Good news for the eco-warriors of the world! If you don’t already know, green building has already become a global trend, according to World Green Building Trends in 2018.
This means that consumer demand for green architecture and the use of sustainable materials have reached the point where it is now fast becoming a major consideration for designers and contractors.
What’s even better news is that this trend is expected to get even bigger in the next few years. This means that along with the typical building materials such as concrete and high-quality metal roofing, you can now easily incorporate green architecture with them when building a home. This fusion between conventional building materials and sustainable ones will surely change the home construction scene.
Here are some eco-friendly materials designers and builders can consider:
- Straw Bale
While concrete and wood are great and strong building materials, straw bales can be incorporated in modern-day home-building by placing them inside frames to create a house’s walls. If properly sealed, straw bale walls provide outstanding insulation for both hot and cold weather.
Bamboo may seem like just a trendy home building material depending on your location but it has been used in different parts of the world especially where it can be sourced locally. It is lightweight, strong, and highly renewable due to its fast-growing nature. It can be used to frame buildings as a highly-effective alternative to rebars and concrete.
- Rammed Earth
Rammed earth is one of the oldest architectural methods used by man. It has been used for thousands of years and can last years and years and years. The technology can now be reinforced with rebars or bamboo to make it a lot safer for occupants.
Hempcrete is exactly what you think it is. It is an innovative building material made from the hemp plant’s inner woody fibers and bound with lime to create a concrete-like effect that is strong yet lightweight. One of the best things about it is, just like bamboo, the plant replenishes fast making it a readily-available renewable resource.
- Wool Insulation
Just like fiberglass insulation, sheep wool insulation can be bought in rolls and batts. But its advantage over fiberglass insulation is it has a greater insulating factor (at least by 10%) and can absorb, release, or retain moisture without losing its thermal qualities. Simply put, it keeps you cooler during summertime and warmer in wintertime.
Grasscretes aren’t exactly a new concept. It has been around for quite some time now and has been mostly laid out for outdoor use in gardens, patios, and walkways. This doesn’t just keep the amount of concrete used at a minimum but the grass that grows inside its open patterns makes for an effective stormwater absorber.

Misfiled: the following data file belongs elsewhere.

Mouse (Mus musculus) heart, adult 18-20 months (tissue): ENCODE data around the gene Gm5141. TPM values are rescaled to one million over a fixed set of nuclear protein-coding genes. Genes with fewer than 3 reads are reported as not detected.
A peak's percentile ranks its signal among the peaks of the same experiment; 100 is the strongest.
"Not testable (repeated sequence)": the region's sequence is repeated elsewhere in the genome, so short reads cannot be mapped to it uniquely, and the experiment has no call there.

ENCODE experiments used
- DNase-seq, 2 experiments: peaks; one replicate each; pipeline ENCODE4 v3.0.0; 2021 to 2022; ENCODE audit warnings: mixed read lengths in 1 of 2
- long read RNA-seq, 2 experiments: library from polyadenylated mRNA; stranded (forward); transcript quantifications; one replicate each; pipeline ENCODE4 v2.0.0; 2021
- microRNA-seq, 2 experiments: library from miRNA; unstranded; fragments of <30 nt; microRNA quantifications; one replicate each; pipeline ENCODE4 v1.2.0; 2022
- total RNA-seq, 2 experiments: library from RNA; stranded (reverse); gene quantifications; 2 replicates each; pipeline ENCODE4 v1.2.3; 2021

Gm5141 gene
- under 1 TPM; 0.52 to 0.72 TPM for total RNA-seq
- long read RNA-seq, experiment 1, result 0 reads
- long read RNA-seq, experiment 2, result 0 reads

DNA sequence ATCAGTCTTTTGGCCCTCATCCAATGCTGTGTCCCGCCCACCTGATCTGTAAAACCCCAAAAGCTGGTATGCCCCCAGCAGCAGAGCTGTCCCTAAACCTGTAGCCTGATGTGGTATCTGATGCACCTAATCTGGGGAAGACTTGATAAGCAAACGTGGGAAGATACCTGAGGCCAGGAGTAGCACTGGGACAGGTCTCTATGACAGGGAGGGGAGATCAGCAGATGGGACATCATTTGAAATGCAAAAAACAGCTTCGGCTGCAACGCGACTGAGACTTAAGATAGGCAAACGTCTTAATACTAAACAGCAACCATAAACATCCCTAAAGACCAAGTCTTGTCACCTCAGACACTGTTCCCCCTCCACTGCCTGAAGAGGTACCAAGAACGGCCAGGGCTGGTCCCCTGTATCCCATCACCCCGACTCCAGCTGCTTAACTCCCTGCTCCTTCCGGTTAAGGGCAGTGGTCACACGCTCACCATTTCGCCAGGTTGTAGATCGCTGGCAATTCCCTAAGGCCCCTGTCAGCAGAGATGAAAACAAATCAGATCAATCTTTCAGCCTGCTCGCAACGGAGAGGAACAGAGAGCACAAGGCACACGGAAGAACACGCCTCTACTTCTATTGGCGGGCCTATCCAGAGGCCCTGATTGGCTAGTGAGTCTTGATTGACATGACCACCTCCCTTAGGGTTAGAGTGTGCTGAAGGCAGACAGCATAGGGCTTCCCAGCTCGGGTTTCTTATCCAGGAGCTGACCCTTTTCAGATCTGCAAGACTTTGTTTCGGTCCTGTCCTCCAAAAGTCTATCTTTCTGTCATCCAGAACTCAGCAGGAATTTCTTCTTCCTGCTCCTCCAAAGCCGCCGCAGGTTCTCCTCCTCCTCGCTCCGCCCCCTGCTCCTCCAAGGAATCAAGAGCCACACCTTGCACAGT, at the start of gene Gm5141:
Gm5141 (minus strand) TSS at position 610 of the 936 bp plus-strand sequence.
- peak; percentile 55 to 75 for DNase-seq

- Solar Tiles
Although not exactly biological in nature, solar tiles are a great green building material that builders and designers use. They allow homes to harvest solar power from the sun and convert them into renewable energy that can be used around the house. It brings down a household’s energy consumption and utility costs and is long-lasting.
- Recycled Plastic
One of the most brilliant innovations that man has ever come up with is the reuse of landfill-clogging plastic materials into a highly sustainable building material. Recycled plastic that is reused as concrete is lightweight and reduces the emission of greenhouse gases in the atmosphere.
- Shipping Containers
Another non-natural material, recycling shipping containers into livable spaces helps lessen metal waste disposal as most shipping containers can only be used for about 20 years. With millions of inexpensive yet high-quality containers lying around in shipyards and dumpsters, designers have found an environmentally-friendly way to reuse them and provide inexpensive means for people to own homes.
Wood remains one of the most reliable and renewable building materials. Its production requires less energy which means fewer greenhouse emissions. If proper forest management is implemented worldwide, it ensures a higher rate of the material’s renewability and gives us cleaner air as trees absorb CO2 as they grow bigger.
- Smart Glass
One of the wonders of modern technology, smart glass allows a structure to easily change light transmission properties. For instance, the glass becomes translucent during warmer months to keep out excessive heat caused by the summer sun. During winter, it lets as much natural daylight and heat in by becoming completely transparent. This saves property and homeowners hundreds — some even thousands — of dollars in savings annually as it reduces heating and cooling consumption.
Responsible homeowners, designers, and builders will always take the environment into consideration when building a home. Hopefully, as the green building trend continues to make waves across the world, we will also clearly see major improvements in our environment.